Top Of My Head

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Tag: DOMA

Gay Marriage: The Real Inequality

Last week, the US Supreme Court ruled that DOMA was unconstitutional.  That means that gay people in states that recognize or have gay marriage will have their marriages recognized.  This is good – for them.

For those of us who are gay, in non-legally recognized marriages and living in the wrong states, nothing has changed.  We still do not have the right to inheritance, hospital visitations and joint income tax returns.  It, also, means we don’t have the responsibilities and protections that marriage offers.

There are legal ways around this.  My wife and I have registered as Domestic Partners, so we have some of these rights.  And, prior to Domestic Partnerships being legal in my state, we had signed power of attorneys for health and legal matters.

BUT…

What we can’t do is file a marriage, filing jointly income tax return.  And, this is what burns my butt.

By myself, I will pay $12,260 in Federal Income Taxes in 2013.  My wife (who earns less than I do) will pay $2,978.  Together, that’s $15,238.  (This is based on the IRS Withholding Calculator.)  Using the same calculator, I calculated what we would owe if we could file as a married filing jointly couple and the amount is $13,901.  That’s $1,337 less than what we’re separately paying now.

I don’t think I’m receiving $1,337 in extra Federal Benefits, do you?  What am I getting for this money?  Why is MY marriage not recognize by the Federal government because a bunch of bigots didn’t want gay marriage nine years ago – and they won. (By cheating, the question was worded so that yes meant against gay marriage and no meant for gay marriage.  I can’t tell you the number of my friends who were happy it passed, because they couldn’t figure out the difference.)

In any case, we have a long way to go.

DOMA Defense…

Previously on Top Of My Head…

Back in February, I wrote that I was torn on President Obama and the Justice Department’s decision to not defend DOMA in Federal Court.  Today, I’m experiencing Deja Vu.

The Republicans announced that they will defend DOMA.  Again, I’m torn.

On one hand, I don’t want someone being able to challenge a law in court without the government mounting a defense against the challenge.  On the other hand, this law affects me and mine, so I want to see it go down in flames.

As quoted by NPR, House Speaker John Boehner (R-OH) said, “I don’t think the House had any choice but to take the position that we were going to defend the work of the Congress. And only the courts are in the position of determining the constitutionality of any bill.”

And, he’s correct.

Unfortunately, this defense is falling along party lines.  The Democrats should sign on to defend the law as well.  However; I can understand their reluctance to do so.  Fifteen years ago, support for DOMA was huge.  A great many people were against the idea of gay marriage.  A vote against the law back then was probably more risky then than a support to overturn it is now.  To me, DOMA is an example of why we shouldn’t make DOMA a Constitutional Amendment.  A law is much easier to overturn than an Amendment.

That said, the Republicans have nothing to lose with their support and everything to gain.  Setting aside that they are doing the right thing, they will gain momentum with their base – people who are anti-gay.  On a side note, most of their base is anti-something.  The law, even as unjust as it is, needs to be defended in court.  That’s how our balance of power works.  I would give more credit to the Democrats if even one of them had the courage to say, “I don’t believe in the law, but it needs to be defended.”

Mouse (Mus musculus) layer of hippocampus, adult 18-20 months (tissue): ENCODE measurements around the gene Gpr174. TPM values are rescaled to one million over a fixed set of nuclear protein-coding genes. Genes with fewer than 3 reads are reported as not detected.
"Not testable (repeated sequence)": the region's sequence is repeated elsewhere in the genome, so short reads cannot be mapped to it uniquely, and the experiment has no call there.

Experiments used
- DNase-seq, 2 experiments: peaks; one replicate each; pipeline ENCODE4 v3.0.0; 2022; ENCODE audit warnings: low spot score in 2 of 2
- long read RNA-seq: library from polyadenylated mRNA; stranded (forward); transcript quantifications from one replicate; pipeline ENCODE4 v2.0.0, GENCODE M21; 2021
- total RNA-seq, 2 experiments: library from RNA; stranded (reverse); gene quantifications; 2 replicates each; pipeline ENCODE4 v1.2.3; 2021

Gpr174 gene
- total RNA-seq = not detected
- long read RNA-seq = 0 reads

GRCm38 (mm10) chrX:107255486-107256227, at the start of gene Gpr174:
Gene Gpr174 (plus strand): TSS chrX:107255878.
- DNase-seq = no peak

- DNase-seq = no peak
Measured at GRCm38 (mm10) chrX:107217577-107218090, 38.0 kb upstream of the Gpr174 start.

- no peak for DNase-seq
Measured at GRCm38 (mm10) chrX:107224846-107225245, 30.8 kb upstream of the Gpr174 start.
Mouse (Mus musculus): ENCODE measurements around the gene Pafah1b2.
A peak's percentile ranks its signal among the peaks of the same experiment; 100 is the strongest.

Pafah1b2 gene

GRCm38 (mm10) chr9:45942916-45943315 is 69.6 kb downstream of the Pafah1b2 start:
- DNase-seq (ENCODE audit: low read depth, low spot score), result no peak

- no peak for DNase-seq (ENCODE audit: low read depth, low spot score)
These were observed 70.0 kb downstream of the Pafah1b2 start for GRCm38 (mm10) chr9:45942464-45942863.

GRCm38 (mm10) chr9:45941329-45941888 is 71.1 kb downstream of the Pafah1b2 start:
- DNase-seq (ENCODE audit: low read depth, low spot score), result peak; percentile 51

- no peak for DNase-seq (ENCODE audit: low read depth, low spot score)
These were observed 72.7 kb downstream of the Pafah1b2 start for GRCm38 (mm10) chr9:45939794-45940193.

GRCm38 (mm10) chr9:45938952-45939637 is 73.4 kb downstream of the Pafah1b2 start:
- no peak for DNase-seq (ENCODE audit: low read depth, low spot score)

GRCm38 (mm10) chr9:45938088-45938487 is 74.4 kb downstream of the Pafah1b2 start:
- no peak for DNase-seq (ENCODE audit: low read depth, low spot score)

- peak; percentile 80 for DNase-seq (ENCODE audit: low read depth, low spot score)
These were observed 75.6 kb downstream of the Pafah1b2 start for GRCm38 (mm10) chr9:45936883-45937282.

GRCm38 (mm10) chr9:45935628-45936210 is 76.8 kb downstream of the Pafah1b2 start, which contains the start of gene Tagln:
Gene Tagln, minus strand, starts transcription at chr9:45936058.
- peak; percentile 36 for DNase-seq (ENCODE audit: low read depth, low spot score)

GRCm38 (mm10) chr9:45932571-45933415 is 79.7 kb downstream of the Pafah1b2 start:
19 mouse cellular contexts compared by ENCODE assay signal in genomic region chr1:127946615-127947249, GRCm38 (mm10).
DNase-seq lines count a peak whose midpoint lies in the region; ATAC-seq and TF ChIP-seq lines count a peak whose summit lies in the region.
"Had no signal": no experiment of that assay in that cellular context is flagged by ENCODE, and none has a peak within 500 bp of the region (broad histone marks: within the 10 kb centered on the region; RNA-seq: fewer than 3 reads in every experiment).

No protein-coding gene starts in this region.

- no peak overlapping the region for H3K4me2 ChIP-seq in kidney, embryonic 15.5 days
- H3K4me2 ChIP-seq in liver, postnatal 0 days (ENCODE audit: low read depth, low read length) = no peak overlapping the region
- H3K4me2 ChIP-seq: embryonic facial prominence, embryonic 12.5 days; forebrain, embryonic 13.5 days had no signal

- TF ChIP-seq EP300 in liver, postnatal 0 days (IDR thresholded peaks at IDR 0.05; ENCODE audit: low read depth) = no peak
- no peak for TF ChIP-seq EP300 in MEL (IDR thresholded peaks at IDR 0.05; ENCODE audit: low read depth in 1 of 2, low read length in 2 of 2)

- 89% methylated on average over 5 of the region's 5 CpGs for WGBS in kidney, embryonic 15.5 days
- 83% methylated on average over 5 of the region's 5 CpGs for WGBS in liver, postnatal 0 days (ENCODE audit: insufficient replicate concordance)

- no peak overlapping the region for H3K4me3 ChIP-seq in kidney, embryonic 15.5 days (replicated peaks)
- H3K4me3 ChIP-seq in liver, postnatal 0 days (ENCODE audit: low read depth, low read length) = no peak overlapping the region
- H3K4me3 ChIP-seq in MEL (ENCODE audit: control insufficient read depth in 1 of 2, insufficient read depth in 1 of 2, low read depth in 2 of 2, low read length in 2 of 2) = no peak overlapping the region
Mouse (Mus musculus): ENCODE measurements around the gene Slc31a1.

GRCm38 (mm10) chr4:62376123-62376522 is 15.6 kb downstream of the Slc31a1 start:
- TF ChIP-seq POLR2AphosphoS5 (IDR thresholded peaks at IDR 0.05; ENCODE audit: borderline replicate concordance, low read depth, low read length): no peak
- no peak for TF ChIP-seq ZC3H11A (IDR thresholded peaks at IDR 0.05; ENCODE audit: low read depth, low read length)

Of course, I would give the Republicans more credit if they worked this hard to repeal DOMA.

Obama’s DOMA Decision

Man, I’m torn.

On one hand, I’m thrilled that DOMA (Defense of Marriage Act) is probably going down.  On the other hand, I’m not happy about the way it is going to happen.

Here’s the thing, Obama is just plain wrong.  Yes, DOMA is unconstitutional.  Yes, DOMA makes some citizens of the United States unequal to other citizens.  Yes, I want to see DOMA gone.

However; there is a larger and more important issue at stake here.

If the Department of Justice doesn’t defend attacks on our laws in court, then no law is sound.  As much as I like Obama, this is a serious oversight on his part.  I would think that someone who specialized in Constitutional law would’ve had a little more sight into the big picture.  Calling on the Justice Department to not defend DOMA is wrong.  It sends the wrong message on our Nation’s laws.  It will allow the next President to decide that he doesn’t like a law and tell the DOJ to not do their job to defend our Nation’s laws.

I’ve heard talk among gay people that Obama hasn’t done enough for us.  But, seriously, did anyone really cast their vote for Obama thinking that him being President would mean gays and lesbians would be allowed to legally marry?  I know I didn’t.

I, also, believe that at this moment in time, we have more pressing matters.  Our economy – though it is improving – needs more hand holding.  We need to put the money taken from Social Security and put it back in.  We need to improve our education.  Gay marriage is a little low on the list.

I know President Obama is a politician and politicians do things to gain political power or to make their base happy (Can anyone say Scott Walker and Koch Industries?), but I a truly disappointed in Obama.  I expected more from him than a cold bone that will harm our legal system for years to come.  I wanted the DOJ to defend DOMA to their best of their abilities and then lose because the law is morally bankrupt and unconstitutional.  I wanted a ruling that would stick for years to come, not a band aid.

Obama should’ve come up with a better way to do this.

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